Whether It’s Clinton or Trump, the Next President Will Face This Financial Trap
Policy + Politics

Whether It’s Clinton or Trump, the Next President Will Face This Financial Trap

Hillary Clinton and Donald Trump have slogged their way through a brutal campaign season, and are now just days away from finding out which of them will become the next president. But if they each take a few minutes to read a new paper from the Urban-Brookings Tax Policy Center and the Committee for a Responsible Federal Budget, they might decide they don’t really want the job after all.

That’s because the main takeaway of the piece, “A Lame Duck President in 2017?,” is that the incoming chief executive will have to focus on managing a collection of expensive programs that were put in place years ago rather than implementing new and original ideas. Existing programs call for considerable mandatory spending and are designed in such a way that they swallow up most or all of the revenue increases the government sees from economic growth.

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“We usually think of lame ducks as politicians who have lost influence to their successors, but the next president could enter office with his or her influence already lost to his or her predecessors,” write C. Eugene Steuerle and Caleb Quakenbush of the Urban Institute, and Maya MacGuineas and Tyler Evilsizer of CRFB.

“The growing revenues that accompany economic growth traditionally provide a way for government to address new needs and priorities. But because of the increasing dominance of autopilot programs with built-in growth, all those revenues plus additional borrowing are required to pay for health and retirement expenses and interest on the debt.”

(This is familiar ground for Steuerle, who wrote about the issue in his 2014 book, Dead Men Ruling: How to Restore Fiscal Freedom and Rescue Our Future.)

Unsurprisingly, the big drivers of spending are the usual suspects: healthcare programs like Medicare and Medicaid, Social Security, and interest on the ever-growing national debt.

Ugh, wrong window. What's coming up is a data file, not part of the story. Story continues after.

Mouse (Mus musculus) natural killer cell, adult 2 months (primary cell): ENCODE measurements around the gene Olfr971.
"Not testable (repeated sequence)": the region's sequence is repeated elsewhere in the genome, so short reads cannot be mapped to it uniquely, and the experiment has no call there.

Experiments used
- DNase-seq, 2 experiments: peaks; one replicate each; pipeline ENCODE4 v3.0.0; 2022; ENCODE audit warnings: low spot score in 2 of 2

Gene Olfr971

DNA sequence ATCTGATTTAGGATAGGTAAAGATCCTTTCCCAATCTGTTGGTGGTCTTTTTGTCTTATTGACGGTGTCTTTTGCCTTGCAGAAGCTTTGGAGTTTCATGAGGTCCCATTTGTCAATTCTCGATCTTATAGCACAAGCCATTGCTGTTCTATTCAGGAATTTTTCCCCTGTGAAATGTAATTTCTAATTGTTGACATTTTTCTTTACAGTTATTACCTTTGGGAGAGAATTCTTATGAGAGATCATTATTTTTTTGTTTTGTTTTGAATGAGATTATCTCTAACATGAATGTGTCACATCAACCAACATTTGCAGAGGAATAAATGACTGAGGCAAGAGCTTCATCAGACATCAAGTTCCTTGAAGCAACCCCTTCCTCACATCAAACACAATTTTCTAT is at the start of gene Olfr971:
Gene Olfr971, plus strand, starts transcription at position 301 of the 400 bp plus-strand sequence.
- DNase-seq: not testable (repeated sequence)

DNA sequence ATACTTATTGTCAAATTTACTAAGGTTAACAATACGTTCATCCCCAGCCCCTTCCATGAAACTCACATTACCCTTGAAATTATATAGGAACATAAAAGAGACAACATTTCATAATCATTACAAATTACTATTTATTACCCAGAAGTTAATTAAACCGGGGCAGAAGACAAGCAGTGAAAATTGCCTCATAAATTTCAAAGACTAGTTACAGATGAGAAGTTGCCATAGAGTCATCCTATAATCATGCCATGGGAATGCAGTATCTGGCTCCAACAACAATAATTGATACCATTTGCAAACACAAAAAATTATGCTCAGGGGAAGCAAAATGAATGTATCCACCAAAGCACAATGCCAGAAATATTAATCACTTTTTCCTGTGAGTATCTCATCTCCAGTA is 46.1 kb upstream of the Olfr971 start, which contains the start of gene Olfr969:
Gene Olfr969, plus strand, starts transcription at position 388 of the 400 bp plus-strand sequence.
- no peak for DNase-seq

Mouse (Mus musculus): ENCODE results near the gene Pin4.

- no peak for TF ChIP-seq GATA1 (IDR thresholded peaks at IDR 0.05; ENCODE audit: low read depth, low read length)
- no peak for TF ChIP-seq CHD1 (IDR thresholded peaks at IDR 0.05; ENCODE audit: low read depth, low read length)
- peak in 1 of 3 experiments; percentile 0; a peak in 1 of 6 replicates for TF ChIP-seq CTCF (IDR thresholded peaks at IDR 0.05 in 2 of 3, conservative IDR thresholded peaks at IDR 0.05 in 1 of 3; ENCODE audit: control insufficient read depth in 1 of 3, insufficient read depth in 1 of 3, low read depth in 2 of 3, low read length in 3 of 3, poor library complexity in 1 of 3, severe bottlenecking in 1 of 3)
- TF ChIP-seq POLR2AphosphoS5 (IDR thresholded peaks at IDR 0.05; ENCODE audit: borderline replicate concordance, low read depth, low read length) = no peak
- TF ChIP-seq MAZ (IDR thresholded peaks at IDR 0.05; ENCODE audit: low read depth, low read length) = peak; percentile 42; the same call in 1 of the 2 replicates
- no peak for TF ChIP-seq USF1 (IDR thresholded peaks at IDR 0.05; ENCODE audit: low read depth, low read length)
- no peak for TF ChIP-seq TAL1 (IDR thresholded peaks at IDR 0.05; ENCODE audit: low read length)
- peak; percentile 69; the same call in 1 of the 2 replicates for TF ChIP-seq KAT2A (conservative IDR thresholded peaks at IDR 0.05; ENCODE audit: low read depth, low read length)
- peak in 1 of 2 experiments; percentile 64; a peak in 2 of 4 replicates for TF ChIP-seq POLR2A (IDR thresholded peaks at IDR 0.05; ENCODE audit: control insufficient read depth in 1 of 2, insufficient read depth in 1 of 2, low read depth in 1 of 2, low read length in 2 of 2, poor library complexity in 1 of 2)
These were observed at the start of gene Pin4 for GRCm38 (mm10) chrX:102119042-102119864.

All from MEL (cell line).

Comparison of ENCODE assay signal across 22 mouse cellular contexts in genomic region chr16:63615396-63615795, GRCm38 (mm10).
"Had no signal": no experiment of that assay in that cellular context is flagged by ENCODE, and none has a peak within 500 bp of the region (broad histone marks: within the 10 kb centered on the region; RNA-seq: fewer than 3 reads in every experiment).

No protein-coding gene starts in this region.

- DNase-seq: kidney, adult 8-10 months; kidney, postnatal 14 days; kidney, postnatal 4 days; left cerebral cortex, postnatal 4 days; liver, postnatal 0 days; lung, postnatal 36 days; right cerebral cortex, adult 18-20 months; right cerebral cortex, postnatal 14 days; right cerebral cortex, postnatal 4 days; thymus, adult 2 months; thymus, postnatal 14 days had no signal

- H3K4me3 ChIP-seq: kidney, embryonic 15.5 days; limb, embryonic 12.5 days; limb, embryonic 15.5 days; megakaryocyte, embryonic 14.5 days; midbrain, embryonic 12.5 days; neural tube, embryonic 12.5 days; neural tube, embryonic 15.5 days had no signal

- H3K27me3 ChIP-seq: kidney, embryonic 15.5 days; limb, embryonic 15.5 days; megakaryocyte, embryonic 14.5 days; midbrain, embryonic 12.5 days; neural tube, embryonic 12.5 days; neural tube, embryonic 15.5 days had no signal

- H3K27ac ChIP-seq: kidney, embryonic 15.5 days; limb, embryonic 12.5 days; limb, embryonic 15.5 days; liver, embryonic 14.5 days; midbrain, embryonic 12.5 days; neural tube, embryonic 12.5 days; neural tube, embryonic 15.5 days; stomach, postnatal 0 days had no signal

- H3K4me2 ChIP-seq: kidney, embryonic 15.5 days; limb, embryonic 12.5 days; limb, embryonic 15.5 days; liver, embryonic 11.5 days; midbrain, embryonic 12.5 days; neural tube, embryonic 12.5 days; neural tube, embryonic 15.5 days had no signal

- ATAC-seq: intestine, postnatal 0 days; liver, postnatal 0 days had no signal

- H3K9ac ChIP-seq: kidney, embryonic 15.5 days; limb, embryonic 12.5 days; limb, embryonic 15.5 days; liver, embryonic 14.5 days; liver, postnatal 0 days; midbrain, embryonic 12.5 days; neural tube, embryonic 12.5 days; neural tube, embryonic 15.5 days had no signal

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In short, the next president is going to have to come to terms with the fact that not only is future revenue spoken for, but so is much of the country’s future borrowing.

Even with no changes to current law, the Treasury Department’s revenues are expected to increase by about $850 billion each year through 2026. The candidates’ tax plans that would alter that, with Clinton’s increasing revenue modestly and Trump’s slashing it dramatically.

“However,” they write, “inflation-adjusted spending is projected to grow $1.25 trillion in 2026 relative to 2016 because of increasing health, retirement, and interest expenses. In other words, 150 percent of new revenue a decade from now is pre-committed to spending growth scheduled under current law.”

That, they argue, means that the next president “will be left with almost no ability to do anything new, much less respond to an unexpected economic, environmental, or defense challenge. Other policy goals (e.g., universal prekindergarten, leaner government, or lower taxes) will be much harder to realize if there is no room in the budget left for them.”

Their conclusion -- not really surprising, given the data -- is that unless Congress and the next president resign themselves to some combination of sharp budget cuts and increased tax revenue, the next administration and those that follow it will be reduced to the role of caretakers for a crumbling system.